It was, in that sense, a place like many others that students might learn for a geography test or a school report and then promptly forget.
What a difference a year makes.
Today, Ukraine is exciting and sexy, for all the wrong reasons.
It is at the vanguard of a new Cold War, or perhaps, the final battle of the old one.
Whichever is the case, it certainly holds the world’s attention now.
Politicians now discuss its fate in the halls of power and news agencies stretch their tight budgets in order to put correspondents on the ground there.
Yet now, as the crisis enters its second year, I fear that we often focus on the sturm und drang of daily events to such an extent that we’ve lost sight of how we got here, why events played out as they did and where we can expect them to go next.
As 2014 draws to a close it’s time that we look back, take a full accounting and make sense of where things are heading.
The Beginning: Ukraine’s 2004 Orange Revolution
While to many in the west, the protests that erupted this past winter seemed to come out of nowhere, they were actually a continuation of a much larger trend.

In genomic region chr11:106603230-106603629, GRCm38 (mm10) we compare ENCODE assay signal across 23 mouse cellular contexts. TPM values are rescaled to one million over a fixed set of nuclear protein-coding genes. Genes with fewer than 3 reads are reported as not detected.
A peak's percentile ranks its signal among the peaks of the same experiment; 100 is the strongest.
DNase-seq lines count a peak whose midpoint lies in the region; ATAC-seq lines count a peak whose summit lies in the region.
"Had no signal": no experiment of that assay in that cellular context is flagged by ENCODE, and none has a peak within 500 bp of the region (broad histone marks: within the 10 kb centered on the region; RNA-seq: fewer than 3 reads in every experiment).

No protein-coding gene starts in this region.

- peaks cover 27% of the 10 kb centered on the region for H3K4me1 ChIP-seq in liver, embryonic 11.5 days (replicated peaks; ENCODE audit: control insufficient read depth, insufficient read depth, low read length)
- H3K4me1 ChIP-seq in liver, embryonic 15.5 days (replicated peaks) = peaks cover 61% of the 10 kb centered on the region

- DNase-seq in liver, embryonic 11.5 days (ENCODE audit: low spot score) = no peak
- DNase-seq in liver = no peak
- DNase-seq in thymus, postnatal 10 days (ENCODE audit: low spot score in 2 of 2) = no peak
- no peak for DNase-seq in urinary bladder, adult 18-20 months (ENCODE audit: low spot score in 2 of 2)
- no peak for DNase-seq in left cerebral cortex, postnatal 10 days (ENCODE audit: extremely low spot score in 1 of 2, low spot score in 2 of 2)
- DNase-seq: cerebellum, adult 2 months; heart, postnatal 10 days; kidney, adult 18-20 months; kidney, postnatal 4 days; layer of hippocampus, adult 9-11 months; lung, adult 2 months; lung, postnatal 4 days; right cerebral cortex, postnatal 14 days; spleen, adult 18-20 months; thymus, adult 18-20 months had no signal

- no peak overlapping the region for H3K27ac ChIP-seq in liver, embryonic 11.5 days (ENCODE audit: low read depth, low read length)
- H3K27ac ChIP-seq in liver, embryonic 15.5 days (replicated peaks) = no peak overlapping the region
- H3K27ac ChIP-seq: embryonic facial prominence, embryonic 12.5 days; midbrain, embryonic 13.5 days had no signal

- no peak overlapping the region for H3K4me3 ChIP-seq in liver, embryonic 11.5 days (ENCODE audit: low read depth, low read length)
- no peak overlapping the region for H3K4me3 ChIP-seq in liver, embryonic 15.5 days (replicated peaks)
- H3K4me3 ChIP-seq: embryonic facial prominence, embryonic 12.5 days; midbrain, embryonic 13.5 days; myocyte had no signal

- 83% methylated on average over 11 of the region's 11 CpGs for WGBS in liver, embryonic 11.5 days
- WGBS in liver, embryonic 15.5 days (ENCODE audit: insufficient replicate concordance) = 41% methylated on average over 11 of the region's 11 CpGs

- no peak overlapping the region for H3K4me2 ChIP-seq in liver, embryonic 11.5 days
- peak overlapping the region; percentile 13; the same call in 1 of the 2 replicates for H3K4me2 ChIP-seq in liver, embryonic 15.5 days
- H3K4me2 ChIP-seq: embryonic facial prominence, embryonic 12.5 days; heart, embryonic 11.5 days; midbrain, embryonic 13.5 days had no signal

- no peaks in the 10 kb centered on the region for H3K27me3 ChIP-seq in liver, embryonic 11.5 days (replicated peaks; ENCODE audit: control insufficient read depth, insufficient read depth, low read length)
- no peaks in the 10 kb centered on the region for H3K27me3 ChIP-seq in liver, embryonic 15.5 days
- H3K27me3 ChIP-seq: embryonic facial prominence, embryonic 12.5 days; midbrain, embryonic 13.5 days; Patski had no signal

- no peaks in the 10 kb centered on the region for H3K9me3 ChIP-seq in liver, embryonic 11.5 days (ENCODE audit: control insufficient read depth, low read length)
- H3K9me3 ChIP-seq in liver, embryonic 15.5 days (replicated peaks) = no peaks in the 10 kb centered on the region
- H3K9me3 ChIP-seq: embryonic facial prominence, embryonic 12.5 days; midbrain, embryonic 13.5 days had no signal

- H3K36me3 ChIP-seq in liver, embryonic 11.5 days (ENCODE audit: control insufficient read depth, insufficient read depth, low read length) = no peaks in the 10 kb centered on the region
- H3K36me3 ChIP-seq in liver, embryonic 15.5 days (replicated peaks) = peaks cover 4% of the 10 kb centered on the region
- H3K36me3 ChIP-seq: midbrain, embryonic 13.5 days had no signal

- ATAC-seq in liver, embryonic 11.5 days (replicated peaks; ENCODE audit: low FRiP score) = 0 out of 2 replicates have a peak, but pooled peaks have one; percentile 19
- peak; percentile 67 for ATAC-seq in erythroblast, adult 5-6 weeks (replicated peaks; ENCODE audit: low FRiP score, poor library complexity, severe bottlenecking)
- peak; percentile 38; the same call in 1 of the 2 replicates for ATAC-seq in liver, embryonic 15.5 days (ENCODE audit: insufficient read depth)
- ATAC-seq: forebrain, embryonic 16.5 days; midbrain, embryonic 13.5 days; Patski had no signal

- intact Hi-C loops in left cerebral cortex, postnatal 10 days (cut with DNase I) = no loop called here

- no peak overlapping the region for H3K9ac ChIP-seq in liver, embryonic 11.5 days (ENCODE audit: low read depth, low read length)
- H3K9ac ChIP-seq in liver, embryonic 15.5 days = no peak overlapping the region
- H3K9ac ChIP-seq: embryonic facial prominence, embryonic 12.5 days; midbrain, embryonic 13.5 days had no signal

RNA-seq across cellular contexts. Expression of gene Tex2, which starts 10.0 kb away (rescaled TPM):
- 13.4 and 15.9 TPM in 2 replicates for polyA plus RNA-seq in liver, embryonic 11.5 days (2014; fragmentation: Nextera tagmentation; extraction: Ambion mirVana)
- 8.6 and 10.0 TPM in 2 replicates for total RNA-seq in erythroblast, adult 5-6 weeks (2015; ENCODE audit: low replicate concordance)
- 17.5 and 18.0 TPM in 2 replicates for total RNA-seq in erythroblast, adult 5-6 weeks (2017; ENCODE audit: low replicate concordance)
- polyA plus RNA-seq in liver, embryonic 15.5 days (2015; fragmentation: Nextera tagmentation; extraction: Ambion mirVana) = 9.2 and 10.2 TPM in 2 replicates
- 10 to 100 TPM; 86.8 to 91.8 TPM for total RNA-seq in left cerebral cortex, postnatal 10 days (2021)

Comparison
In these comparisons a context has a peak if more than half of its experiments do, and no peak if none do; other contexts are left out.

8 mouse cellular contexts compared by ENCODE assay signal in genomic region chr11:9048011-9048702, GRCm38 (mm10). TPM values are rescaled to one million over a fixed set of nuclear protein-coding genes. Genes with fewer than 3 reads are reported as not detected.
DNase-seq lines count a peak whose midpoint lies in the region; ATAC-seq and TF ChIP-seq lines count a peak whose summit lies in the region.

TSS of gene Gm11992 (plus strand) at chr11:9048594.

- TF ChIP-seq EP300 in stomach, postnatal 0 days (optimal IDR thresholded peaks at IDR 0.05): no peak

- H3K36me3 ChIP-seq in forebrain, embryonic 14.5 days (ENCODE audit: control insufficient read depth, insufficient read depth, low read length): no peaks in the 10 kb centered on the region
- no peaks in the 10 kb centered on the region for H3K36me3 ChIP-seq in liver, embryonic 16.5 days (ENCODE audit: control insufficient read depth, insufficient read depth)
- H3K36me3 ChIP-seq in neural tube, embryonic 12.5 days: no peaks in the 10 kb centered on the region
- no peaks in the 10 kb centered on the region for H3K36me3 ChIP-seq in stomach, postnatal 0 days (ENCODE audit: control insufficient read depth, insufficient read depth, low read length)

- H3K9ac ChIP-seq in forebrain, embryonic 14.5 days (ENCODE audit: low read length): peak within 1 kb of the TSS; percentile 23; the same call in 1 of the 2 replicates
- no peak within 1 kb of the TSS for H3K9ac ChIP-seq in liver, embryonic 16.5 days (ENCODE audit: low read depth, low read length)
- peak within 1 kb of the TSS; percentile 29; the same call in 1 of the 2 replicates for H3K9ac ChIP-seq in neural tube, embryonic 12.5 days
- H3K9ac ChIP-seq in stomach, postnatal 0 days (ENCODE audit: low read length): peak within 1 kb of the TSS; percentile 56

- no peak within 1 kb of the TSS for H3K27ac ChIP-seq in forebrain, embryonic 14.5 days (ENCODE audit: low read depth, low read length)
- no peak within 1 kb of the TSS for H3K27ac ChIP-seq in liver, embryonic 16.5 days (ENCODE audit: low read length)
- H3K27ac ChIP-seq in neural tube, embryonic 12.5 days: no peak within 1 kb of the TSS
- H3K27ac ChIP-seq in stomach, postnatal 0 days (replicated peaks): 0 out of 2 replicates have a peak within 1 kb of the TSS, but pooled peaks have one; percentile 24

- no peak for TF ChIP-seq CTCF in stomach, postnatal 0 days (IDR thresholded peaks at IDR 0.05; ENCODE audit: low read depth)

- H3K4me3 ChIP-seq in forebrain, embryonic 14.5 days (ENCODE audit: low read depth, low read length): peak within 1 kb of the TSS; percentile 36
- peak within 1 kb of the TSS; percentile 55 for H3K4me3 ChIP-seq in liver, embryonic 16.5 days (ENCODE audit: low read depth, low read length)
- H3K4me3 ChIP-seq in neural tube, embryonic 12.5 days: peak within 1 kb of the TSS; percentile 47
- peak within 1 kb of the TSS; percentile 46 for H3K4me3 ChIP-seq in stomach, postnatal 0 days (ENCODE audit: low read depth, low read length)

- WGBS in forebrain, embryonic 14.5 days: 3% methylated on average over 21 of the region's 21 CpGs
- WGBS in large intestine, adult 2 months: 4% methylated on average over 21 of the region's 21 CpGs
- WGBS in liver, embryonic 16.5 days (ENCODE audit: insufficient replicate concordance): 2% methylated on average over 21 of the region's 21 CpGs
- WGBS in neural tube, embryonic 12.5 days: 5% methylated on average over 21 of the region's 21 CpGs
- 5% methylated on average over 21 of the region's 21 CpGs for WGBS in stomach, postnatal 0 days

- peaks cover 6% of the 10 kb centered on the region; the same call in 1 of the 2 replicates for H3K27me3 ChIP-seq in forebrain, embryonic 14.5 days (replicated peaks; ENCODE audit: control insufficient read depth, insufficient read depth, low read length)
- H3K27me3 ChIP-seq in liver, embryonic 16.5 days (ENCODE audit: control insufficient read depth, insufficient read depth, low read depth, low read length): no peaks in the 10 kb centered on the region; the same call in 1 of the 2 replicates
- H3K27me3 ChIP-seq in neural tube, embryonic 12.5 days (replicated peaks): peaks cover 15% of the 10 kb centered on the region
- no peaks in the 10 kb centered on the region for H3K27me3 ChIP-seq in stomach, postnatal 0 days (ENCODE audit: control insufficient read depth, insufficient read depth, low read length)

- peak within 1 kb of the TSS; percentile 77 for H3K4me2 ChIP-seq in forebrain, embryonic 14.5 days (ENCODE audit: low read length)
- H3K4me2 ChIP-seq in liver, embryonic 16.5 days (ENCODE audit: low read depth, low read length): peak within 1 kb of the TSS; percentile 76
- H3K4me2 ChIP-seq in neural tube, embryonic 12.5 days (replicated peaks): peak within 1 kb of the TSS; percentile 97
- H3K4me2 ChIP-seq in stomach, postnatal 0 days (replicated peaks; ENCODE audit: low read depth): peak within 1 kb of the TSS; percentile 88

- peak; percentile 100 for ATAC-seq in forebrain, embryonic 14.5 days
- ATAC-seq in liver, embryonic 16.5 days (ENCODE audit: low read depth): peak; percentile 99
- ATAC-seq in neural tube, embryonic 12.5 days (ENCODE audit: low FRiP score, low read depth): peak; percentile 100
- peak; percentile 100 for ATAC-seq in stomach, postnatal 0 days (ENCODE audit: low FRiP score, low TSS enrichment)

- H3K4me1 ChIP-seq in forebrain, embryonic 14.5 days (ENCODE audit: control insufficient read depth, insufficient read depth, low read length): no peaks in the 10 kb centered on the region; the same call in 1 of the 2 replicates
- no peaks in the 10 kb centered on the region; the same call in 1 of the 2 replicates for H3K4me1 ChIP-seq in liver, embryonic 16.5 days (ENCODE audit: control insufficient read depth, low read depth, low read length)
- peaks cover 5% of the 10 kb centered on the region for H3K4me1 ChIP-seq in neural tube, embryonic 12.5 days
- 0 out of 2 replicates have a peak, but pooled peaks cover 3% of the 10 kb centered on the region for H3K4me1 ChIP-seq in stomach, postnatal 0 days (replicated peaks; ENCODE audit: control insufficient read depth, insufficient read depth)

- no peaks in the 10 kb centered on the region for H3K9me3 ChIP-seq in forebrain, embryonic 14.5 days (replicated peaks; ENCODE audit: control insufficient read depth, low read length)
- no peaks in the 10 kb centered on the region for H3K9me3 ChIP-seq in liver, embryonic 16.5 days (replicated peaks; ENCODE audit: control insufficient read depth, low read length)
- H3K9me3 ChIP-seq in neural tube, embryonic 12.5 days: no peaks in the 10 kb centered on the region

In fact, Ukraine’s political awakening began back in 2004, with the Orange Revolution.
The issue at hand back then was a falsified Presidential election, featuring a technocrat, Viktor Yushchenko and a thuggish, twice convicted felon backed by the outgoing regime named Viktor Yanukovych.
When it became obvious that the election had been stolen, hundreds of thousands of people went to the streets.
Back then, I had just begun to work with an up and coming news magazine called Korrespondent and so found myself very much involved in what happened.
I spoke to reporters, went to the protests on the Maidan (Kiev’s Independence Square) and regularly discussed the events with a variety of business and political leaders.
Although no one knew how things would turn out, it was obvious that we were witnessing a historic event.